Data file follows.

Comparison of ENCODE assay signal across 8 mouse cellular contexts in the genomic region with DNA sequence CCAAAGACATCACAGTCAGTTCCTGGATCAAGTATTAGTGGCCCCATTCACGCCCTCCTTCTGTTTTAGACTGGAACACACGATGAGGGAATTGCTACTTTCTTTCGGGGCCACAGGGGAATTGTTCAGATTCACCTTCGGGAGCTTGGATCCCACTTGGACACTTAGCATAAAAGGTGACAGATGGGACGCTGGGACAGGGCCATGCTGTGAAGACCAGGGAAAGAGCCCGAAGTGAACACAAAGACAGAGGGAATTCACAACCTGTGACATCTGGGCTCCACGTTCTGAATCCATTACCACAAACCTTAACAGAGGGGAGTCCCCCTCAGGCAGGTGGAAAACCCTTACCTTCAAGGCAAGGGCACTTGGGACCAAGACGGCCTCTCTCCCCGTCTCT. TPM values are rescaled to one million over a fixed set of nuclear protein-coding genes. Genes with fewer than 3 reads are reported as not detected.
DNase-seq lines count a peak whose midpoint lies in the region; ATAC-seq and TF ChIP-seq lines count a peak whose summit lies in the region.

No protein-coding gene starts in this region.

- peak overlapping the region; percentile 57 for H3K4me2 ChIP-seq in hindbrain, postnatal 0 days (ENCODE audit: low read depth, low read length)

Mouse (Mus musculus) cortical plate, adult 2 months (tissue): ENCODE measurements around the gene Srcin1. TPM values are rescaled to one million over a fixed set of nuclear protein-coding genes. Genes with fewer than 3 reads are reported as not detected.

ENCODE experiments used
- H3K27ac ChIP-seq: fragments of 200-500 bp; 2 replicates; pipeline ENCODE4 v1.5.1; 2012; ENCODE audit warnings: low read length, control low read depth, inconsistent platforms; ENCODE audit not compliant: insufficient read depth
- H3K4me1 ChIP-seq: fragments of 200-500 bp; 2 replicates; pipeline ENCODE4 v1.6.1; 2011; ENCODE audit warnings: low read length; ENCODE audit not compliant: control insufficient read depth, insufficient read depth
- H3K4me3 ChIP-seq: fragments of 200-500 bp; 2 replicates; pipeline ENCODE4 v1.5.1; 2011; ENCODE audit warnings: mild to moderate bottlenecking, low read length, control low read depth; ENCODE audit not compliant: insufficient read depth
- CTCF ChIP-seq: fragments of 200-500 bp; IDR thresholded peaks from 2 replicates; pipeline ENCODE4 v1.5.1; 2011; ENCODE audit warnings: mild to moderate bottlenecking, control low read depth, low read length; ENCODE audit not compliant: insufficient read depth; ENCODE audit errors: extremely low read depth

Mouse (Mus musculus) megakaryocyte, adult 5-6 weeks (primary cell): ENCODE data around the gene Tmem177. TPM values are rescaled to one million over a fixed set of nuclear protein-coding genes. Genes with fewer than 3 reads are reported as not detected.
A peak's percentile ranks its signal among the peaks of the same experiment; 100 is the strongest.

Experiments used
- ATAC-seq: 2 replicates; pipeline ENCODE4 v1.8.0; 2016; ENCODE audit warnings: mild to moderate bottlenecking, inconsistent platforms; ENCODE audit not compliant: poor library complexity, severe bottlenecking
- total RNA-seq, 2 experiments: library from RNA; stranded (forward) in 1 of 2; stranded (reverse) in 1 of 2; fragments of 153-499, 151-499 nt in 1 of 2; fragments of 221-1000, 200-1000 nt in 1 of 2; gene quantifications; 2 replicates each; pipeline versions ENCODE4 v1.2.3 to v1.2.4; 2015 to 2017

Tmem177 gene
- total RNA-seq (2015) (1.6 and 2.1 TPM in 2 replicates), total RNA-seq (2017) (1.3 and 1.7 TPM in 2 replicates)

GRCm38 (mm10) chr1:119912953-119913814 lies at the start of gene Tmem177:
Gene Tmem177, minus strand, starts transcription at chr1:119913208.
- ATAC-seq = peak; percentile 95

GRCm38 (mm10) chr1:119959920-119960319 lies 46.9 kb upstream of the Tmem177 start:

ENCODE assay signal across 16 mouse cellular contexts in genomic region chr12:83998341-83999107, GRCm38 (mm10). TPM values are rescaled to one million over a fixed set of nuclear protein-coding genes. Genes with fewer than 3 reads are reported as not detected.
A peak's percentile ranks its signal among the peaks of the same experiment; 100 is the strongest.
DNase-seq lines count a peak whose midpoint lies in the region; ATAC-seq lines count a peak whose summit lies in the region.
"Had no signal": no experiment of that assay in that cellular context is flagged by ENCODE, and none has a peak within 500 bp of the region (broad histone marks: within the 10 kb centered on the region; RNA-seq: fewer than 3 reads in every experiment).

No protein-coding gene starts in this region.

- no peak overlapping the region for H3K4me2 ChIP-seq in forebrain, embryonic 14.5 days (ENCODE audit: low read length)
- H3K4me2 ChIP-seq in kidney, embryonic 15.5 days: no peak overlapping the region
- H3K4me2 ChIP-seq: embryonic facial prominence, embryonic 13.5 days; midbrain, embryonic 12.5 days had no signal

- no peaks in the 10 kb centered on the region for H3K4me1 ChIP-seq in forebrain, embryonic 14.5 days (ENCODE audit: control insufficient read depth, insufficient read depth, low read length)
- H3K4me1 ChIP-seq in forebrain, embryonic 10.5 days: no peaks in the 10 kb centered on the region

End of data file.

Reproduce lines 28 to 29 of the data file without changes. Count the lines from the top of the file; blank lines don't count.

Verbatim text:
- H3K4me2 ChIP-seq in kidney, embryonic 15.5 days: no peak overlapping the region
- H3K4me2 ChIP-seq: embryonic facial prominence, embryonic 13.5 days; midbrain, embryonic 12.5 days had no signal